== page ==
To address the diversity of HR-QoL measurement tools and the gap between these tools and PSRQoL in heart failure patients, particularly those with HFrEF, this study aims to assess the variability in HR-QoL measures within this specific group and explore determinants of HR-QoL within a Taiwanese context. By focusing on HFrEF patients, this research aims to provide valuable insights for a more nuanced and patient-centered care approach within this subset of the heart failure population.


This retrospective study, meticulously reviewed and sanctioned by the Institutional Review Board of Chi Mei Medical Center, meticulously adhered to the rigorous guidelines outlined for reporting observational studies as outlined in STROBE Statement. The investigation meticulously scrutinized patient cohorts drawn from the esteemed National Heart Failure Post-Acute-Care (HF-PAC) program, operational within a distinguished tertiary care facility located in the southern region of Taiwan. The study period spanned from October 2018 to March 2021, encapsulating a substantial timeframe for comprehensive data collection and analysis.


The HF-PAC program, renowned for its holistic and patient-centric approach, extends specialized care to individuals aged 18 and above, specifically those hospitalized due to acute decompensated HFrEF (Heart Failure with Reduced Ejection Fraction). Notably, patients exhibiting functional or cognitive impairments, dependence on mechanical respiratory support, or those in the advanced stages of renal disease were thoughtfully excluded from the program to ensure the homogeneity and integrity of the study cohort.


Data procurement involved a meticulous process, amalgamating information from electronic health records and conducting face-to-face interviews with skilled case managers. The comprehensive dataset encompassed a spectrum of parameters, including baseline demographics, cardiovascular medication profiles, heart failure staging, and detailed imaging reports. Additionally, the assessment of physical activity was conducted through the widely acknowledged 6-minute walk test (6MWT), categorized into distinct grades for comprehensive evaluation.


Of paramount importance was the consideration of various factors influencing quality of life (QoL) among HFrEF patients. This encompassed demographic variables, HF-associated comorbidities such as hypertension, coronary artery disease (CAD), diabetes, and chronic kidney disease (CKD), as well as the utilization of guideline-directed medical therapies. Functional capacity indicators, including New York Heart Association functional class (NYHA Fc), left ventricular ejection fraction (LVEF), and 6MWT results, were meticulously analyzed to gain insights into the patients’ clinical status and QoL determinants.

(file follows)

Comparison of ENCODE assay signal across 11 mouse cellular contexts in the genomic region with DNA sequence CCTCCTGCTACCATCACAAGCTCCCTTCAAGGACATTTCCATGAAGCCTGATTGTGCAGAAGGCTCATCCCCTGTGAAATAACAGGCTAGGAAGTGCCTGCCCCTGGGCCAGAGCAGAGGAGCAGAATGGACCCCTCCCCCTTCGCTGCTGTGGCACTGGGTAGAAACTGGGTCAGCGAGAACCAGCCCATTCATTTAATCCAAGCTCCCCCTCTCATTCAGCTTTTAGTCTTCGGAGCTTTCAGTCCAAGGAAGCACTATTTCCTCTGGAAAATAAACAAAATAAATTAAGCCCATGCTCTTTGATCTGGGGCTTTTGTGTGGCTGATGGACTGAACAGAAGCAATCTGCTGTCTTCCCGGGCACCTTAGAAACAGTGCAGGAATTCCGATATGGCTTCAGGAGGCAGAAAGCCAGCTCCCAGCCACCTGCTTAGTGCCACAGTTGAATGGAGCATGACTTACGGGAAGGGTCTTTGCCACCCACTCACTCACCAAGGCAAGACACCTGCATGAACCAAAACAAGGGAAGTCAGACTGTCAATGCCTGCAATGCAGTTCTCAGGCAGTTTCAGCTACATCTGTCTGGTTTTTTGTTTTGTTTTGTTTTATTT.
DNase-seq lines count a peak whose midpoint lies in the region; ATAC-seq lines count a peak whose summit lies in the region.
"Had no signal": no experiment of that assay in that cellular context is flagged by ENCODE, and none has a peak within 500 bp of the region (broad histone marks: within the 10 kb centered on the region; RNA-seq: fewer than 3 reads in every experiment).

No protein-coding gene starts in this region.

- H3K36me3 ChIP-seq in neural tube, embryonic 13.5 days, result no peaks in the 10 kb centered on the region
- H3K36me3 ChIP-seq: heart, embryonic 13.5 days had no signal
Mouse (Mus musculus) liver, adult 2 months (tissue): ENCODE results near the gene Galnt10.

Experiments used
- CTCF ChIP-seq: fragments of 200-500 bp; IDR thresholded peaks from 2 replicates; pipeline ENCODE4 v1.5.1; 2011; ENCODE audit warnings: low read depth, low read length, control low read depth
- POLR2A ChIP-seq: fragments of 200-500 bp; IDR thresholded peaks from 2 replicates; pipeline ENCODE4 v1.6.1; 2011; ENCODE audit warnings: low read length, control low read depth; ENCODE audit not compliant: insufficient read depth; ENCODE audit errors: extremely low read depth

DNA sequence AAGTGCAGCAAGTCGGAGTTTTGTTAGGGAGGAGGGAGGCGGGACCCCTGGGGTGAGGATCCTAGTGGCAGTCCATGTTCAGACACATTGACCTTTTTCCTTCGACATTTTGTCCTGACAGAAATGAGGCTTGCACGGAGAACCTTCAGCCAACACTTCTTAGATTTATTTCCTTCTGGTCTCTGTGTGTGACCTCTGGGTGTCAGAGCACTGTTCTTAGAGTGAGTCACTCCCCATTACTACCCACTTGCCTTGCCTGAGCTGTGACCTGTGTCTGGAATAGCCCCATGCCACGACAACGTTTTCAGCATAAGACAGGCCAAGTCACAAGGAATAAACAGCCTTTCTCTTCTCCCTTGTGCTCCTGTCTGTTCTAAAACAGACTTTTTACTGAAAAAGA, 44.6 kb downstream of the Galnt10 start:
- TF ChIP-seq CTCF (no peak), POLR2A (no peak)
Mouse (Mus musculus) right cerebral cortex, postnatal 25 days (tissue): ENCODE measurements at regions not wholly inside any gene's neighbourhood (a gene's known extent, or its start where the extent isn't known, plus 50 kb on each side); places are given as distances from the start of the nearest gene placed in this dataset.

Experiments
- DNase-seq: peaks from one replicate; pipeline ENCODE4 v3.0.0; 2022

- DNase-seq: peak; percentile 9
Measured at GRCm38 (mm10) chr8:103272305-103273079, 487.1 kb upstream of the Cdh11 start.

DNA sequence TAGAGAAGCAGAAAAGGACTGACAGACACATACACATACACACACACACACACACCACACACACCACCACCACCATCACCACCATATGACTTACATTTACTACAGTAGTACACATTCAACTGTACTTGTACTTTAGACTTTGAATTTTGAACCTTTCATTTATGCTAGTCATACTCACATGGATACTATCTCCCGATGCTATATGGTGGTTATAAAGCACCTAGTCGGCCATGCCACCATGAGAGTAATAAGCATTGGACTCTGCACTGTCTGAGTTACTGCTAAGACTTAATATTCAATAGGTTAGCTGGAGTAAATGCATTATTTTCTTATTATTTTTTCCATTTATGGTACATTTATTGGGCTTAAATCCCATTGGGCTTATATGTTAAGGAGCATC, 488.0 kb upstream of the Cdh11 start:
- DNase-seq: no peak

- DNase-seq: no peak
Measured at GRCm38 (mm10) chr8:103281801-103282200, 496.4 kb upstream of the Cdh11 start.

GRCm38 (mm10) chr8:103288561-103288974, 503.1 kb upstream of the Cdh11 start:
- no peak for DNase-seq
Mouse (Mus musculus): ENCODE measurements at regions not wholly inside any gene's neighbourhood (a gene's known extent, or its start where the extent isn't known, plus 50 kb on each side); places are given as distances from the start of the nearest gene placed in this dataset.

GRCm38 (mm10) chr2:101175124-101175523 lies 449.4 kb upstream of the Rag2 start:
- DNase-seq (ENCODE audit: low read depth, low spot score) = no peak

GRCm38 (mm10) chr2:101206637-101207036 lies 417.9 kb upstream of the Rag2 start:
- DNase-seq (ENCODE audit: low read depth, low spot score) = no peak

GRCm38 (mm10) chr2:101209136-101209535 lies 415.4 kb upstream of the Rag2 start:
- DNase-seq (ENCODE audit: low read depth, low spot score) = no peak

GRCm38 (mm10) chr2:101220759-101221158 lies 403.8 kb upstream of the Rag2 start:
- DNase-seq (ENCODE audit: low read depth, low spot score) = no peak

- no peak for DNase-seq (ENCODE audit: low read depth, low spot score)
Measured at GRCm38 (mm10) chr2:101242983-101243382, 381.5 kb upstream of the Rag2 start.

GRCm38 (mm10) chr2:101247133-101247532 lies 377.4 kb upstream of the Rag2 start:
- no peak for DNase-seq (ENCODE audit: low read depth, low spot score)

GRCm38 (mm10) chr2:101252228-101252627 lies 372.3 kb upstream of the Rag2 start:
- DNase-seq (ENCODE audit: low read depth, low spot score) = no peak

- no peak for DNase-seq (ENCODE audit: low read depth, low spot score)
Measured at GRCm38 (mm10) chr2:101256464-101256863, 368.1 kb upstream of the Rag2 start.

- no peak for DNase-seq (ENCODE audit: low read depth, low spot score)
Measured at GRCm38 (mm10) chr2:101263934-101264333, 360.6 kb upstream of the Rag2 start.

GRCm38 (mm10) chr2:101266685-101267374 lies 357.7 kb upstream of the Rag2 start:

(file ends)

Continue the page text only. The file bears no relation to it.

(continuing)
The measurement of QoL was conducted with precision, employing standardized instruments such as EQ-5D and MLHFQ questionnaires, as mandated by the HF-PAC program. The EQ-5D scores were transformed into utility values, offering a nuanced reflection of life quality and utility. Conversely, the MLHFQ scores delved into the multifaceted aspects of physical, emotional, and social dimensions of HR-QoL in HF patients. To facilitate comparative analyses and enhance interpretability, utility scores were uniformly adjusted to align with the scale of EQ-5D VAS scores.


Statistical analyses were conducted with meticulous attention to detail, encompassing comprehensive reporting of patients’ information, HR-QoL measures, and utility scores. Parameters were expressed using appropriate statistical descriptors, including means, standard deviations, medians, interquartile ranges, and percentages. Furthermore, Pearson’s correlations were meticulously employed to ascertain the relationships between HR-QoL questionnaires, while multivariate regression analyses were conducted to unravel the determinants of QoL variations. Sensitivity analyses, inclusive of outlier exclusion and stepwise regression methodologies, were rigorously undertaken to bolster the robustness of the findings. Moreover, subgroup analyses were meticulously performed to elucidate the association between determinants and individual dimensions of QoL assessment tools.